Essential Thesaurus Construction

Jun 2006 | 304pp

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Essential Thesaurus Construction

Vanda Broughton

Many information professionals working in small units today fail to find the published tools for subject based organization that are appropriate to their local needs, whether they are archivists, special librarians, information officers, or knowledge or content managers. Large established standards for document description and organization are too unwieldy, unnecessarily detailed, or too expensive to install and maintain. In other cases the available systems are insufficient for a specialist environment, or don't bring things together in a helpful way. A purpose built, in-house system would seem to be the answer, but too often the skills necessary to create one are lacking.

This practical text examines the criteria relevant to the selection of a subject management system, describes the characteristics of some common types of subject tool, and takes the novice step-by-step through the process of creating a system for a specialist environment. The methodology employed is a standard technique for the building of a thesaurus that incidentally creates a compatible classification or taxonomy, both of which may be used in a variety of ways for document or information management. Key areas covered are:

  • What is a thesaurus?
  • Tools for subject access and retrieval
  • What a thesaurus is used for
  • Why use a thesaurus?
  • Examples of thesauri
  • The structure of a thesaurus
  • Thesaural relations
  • Practical thesaurus construction
  • The vocabulary of the thesaurus
  • Building the systematic structure
  • Conversion to alphabetic format
  • Forms of entry in the thesaurus
  • Maintaining the thesaurus
  • Thesaurus software
  • The wider environment.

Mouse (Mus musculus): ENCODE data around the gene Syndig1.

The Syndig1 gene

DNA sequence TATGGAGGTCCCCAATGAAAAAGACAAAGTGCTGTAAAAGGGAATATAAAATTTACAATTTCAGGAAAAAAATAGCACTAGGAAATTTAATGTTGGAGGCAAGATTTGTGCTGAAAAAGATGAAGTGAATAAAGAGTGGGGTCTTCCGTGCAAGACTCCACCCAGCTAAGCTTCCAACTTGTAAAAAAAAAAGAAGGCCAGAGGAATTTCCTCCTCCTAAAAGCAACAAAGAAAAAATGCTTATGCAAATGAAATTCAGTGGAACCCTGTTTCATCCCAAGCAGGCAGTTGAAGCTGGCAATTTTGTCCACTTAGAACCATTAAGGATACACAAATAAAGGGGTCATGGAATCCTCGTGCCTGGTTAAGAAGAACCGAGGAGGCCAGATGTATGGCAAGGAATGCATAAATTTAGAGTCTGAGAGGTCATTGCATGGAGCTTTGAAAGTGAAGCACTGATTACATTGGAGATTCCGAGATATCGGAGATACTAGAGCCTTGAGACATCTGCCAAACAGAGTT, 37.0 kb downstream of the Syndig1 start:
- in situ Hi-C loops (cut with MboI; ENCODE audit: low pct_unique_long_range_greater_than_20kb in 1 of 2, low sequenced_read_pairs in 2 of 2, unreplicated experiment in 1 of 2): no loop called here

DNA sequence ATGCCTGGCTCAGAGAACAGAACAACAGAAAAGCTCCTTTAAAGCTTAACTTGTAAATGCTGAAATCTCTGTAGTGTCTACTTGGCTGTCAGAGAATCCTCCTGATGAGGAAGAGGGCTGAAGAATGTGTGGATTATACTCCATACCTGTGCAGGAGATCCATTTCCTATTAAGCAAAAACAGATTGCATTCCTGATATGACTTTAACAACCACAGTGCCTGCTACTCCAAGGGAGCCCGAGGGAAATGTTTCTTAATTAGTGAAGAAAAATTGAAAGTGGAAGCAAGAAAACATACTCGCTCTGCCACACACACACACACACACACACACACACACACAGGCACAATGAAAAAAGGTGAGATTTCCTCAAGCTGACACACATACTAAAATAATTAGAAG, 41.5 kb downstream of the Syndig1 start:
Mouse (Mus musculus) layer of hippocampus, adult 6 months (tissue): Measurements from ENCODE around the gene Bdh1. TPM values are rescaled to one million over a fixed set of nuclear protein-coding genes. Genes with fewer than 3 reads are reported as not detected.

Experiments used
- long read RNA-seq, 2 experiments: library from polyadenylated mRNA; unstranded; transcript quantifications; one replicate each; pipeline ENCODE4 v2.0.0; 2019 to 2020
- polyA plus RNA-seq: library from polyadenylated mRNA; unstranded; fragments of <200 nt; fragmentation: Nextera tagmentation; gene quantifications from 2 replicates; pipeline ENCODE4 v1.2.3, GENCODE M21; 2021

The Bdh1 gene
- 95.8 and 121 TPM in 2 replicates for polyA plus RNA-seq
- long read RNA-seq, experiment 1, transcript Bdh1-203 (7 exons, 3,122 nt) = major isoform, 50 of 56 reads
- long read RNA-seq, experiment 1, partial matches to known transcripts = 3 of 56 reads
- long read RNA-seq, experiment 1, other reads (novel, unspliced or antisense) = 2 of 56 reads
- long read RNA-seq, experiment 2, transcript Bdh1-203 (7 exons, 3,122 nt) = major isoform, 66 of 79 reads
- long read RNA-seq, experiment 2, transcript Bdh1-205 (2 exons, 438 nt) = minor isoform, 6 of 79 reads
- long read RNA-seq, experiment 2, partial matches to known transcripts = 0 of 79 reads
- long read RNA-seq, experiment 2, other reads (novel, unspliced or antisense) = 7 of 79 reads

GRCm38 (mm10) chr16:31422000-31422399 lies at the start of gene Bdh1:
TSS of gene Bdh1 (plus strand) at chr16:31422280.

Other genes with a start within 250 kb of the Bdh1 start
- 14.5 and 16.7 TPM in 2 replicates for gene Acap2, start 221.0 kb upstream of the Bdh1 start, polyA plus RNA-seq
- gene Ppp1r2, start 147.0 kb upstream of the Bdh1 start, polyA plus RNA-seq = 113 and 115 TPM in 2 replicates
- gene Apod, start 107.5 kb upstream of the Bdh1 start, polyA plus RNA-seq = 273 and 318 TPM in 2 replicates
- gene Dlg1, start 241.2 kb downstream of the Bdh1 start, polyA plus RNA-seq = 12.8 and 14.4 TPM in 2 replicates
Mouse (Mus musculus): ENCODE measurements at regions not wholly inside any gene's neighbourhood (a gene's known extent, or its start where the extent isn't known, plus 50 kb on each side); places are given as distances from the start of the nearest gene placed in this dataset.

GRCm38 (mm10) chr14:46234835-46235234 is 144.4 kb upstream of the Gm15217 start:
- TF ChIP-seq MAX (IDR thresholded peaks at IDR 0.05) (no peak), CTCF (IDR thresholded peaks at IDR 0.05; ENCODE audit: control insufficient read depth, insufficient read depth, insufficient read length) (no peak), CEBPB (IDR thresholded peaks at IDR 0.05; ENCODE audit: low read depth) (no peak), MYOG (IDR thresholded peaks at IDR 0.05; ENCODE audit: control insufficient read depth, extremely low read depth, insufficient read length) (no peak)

Readership: Although primarily aimed at the practising information professional, the book is also suitable for students of library and information science.

1. What is a thesaurus?  
2. Tools for subject access and retrieval  
3. What a thesaurus is used for  
4. Why use a thesaurus?  
5. Types of thesaurus  
6. The format of a thesaurus  
7. Building a thesaurus 1: vocabulary collection  
8. Vocabulary control 1: selection of terms  
9. Vocabulary control 2: form of entry  
10. Building a thesaurus 2: term extraction from document titles  
11. Building a thesaurus 3: vocabulary analysis  
12. The thesaural relationships  
13. Building a thesaurus 4: introducing internal structure  
14. Building a thesaurus 5: imposing hierarchy  
15. Building a thesaurus 6: compound subjects and citation order  
16. Building a thesaurus 7: conversion of the taxonomy to alphabetical format  
17. Building a thesaurus 8: creating the thesaurus records  
18. Managing and maintaining the thesaurus: thesaurus software  
19. Conclusion  
20. Glossary  
21. Bibliography  
Appendix 1. Sample titles for thesaurus vocabulary  
Appendix 2. Sample terms for the thesaurus  
Appendix 3. Facets at stage 1 of analysis  
Appendix 4. Facets at stage 2 of analysis  
Appendix 5. Completed systematic display  
Appendix 6. Thesaurus entries for sample page

"…Essential Thesaurus Construction will surely be of great value to the community of present and future information professionals."
- Library Review

Vanda Broughton MA DipLib is a Lecturer in Library and Information Studies at the School of Library, Archive and Information Studies, University College London. She has taught, written and led training courses on thesauri for many years. She is joint editor of the new edition of the Bliss Bibliographic Classification scheme, is a member of the UDC revision working group, and also of the UK Classification Research Group.